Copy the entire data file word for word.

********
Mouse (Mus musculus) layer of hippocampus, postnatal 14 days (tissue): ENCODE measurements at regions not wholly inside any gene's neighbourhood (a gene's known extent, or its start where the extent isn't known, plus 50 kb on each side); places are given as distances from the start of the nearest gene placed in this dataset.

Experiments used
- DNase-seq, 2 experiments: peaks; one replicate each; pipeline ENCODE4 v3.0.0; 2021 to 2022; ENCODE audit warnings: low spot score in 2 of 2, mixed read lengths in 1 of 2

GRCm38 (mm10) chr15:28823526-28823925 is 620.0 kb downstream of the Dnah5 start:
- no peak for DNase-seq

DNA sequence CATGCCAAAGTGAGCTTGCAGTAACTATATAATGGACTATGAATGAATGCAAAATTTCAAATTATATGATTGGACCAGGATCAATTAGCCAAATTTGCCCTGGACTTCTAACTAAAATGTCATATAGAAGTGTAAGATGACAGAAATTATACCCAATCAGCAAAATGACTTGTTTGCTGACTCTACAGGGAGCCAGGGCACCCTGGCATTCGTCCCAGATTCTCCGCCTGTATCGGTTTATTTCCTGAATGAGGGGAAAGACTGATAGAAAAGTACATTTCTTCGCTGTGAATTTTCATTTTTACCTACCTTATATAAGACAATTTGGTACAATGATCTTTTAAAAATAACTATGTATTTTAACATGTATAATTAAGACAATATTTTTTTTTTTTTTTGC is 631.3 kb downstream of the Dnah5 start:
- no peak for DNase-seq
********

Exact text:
Mouse (Mus musculus) layer of hippocampus, postnatal 14 days (tissue): ENCODE measurements at regions not wholly inside any gene's neighbourhood (a gene's known extent, or its start where the extent isn't known, plus 50 kb on each side); places are given as distances from the start of the nearest gene placed in this dataset.

Experiments used
- DNase-seq, 2 experiments: peaks; one replicate each; pipeline ENCODE4 v3.0.0; 2021 to 2022; ENCODE audit warnings: low spot score in 2 of 2, mixed read lengths in 1 of 2

GRCm38 (mm10) chr15:28823526-28823925 is 620.0 kb downstream of the Dnah5 start:
- no peak for DNase-seq

DNA sequence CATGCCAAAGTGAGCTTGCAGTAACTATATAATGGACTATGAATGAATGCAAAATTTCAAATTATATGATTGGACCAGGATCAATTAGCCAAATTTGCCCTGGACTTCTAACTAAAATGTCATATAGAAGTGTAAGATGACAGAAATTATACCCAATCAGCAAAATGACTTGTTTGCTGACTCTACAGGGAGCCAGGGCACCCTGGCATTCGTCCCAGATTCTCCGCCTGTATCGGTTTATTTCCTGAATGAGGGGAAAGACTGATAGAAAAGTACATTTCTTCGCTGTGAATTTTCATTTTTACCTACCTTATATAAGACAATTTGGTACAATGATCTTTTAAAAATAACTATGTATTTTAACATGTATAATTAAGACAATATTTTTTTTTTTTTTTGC is 631.3 kb downstream of the Dnah5 start:
- no peak for DNase-seq